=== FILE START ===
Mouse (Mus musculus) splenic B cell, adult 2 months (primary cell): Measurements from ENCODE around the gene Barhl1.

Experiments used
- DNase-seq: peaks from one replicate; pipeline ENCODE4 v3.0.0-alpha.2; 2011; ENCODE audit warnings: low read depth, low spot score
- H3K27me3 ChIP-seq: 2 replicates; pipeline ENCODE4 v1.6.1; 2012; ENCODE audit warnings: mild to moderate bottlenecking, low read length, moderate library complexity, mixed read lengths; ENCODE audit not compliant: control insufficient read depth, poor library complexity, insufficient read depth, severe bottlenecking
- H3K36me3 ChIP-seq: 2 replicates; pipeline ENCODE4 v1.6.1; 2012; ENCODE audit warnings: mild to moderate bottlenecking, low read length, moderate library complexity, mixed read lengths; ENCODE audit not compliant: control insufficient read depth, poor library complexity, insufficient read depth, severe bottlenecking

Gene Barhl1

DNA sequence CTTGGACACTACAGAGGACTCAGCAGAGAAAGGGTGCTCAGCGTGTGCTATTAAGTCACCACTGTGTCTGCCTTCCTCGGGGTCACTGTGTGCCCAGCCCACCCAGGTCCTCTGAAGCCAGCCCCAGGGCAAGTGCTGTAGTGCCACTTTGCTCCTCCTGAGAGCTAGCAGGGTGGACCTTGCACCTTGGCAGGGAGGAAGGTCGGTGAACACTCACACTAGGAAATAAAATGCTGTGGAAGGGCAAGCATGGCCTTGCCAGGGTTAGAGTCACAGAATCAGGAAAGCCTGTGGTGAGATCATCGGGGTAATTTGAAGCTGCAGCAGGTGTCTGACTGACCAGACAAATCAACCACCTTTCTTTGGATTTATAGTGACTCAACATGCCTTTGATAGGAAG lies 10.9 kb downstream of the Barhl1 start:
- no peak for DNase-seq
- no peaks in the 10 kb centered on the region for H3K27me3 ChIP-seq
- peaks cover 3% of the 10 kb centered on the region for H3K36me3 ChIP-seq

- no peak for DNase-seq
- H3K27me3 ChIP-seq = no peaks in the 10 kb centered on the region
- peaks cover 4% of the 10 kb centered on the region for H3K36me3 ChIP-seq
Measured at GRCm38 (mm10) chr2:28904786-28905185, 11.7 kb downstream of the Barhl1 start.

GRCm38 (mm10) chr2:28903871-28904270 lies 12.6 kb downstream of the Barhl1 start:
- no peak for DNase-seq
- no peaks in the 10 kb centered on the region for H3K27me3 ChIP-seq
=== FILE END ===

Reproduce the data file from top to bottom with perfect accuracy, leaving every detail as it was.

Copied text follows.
Mouse (Mus musculus) splenic B cell, adult 2 months (primary cell): Measurements from ENCODE around the gene Barhl1.

Experiments used
- DNase-seq: peaks from one replicate; pipeline ENCODE4 v3.0.0-alpha.2; 2011; ENCODE audit warnings: low read depth, low spot score
- H3K27me3 ChIP-seq: 2 replicates; pipeline ENCODE4 v1.6.1; 2012; ENCODE audit warnings: mild to moderate bottlenecking, low read length, moderate library complexity, mixed read lengths; ENCODE audit not compliant: control insufficient read depth, poor library complexity, insufficient read depth, severe bottlenecking
- H3K36me3 ChIP-seq: 2 replicates; pipeline ENCODE4 v1.6.1; 2012; ENCODE audit warnings: mild to moderate bottlenecking, low read length, moderate library complexity, mixed read lengths; ENCODE audit not compliant: control insufficient read depth, poor library complexity, insufficient read depth, severe bottlenecking

Gene Barhl1

DNA sequence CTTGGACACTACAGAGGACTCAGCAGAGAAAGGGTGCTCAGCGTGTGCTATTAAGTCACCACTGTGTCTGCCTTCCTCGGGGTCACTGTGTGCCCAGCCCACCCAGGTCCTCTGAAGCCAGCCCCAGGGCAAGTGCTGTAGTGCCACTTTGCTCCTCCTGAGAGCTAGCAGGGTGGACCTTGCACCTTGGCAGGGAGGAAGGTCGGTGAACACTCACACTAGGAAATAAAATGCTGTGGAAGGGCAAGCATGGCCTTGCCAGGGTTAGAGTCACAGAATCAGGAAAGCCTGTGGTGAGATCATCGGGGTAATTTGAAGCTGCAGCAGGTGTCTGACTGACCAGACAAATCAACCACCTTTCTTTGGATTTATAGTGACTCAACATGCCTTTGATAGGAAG lies 10.9 kb downstream of the Barhl1 start:
- no peak for DNase-seq
- no peaks in the 10 kb centered on the region for H3K27me3 ChIP-seq
- peaks cover 3% of the 10 kb centered on the region for H3K36me3 ChIP-seq

- no peak for DNase-seq
- H3K27me3 ChIP-seq = no peaks in the 10 kb centered on the region
- peaks cover 4% of the 10 kb centered on the region for H3K36me3 ChIP-seq
Measured at GRCm38 (mm10) chr2:28904786-28905185, 11.7 kb downstream of the Barhl1 start.

GRCm38 (mm10) chr2:28903871-28904270 lies 12.6 kb downstream of the Barhl1 start:
- no peak for DNase-seq
- no peaks in the 10 kb centered on the region for H3K27me3 ChIP-seq